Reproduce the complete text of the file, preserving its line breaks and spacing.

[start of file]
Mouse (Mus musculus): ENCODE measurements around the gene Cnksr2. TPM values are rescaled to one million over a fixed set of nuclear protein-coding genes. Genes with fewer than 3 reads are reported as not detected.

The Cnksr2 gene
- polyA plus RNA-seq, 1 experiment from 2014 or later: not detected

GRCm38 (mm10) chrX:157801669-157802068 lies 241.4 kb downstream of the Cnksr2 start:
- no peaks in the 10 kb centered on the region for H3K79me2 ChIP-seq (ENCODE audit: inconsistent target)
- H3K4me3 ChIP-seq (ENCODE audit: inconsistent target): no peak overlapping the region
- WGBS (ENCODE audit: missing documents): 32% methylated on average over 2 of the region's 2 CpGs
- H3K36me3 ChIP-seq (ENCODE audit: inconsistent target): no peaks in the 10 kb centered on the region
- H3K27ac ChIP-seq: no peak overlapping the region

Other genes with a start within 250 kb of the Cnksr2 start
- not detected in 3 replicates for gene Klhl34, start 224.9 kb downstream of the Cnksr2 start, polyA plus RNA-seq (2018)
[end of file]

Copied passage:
Mouse (Mus musculus): ENCODE measurements around the gene Cnksr2. TPM values are rescaled to one million over a fixed set of nuclear protein-coding genes. Genes with fewer than 3 reads are reported as not detected.

The Cnksr2 gene
- polyA plus RNA-seq, 1 experiment from 2014 or later: not detected

GRCm38 (mm10) chrX:157801669-157802068 lies 241.4 kb downstream of the Cnksr2 start:
- no peaks in the 10 kb centered on the region for H3K79me2 ChIP-seq (ENCODE audit: inconsistent target)
- H3K4me3 ChIP-seq (ENCODE audit: inconsistent target): no peak overlapping the region
- WGBS (ENCODE audit: missing documents): 32% methylated on average over 2 of the region's 2 CpGs
- H3K36me3 ChIP-seq (ENCODE audit: inconsistent target): no peaks in the 10 kb centered on the region
- H3K27ac ChIP-seq: no peak overlapping the region

Other genes with a start within 250 kb of the Cnksr2 start
- not detected in 3 replicates for gene Klhl34, start 224.9 kb downstream of the Cnksr2 start, polyA plus RNA-seq (2018)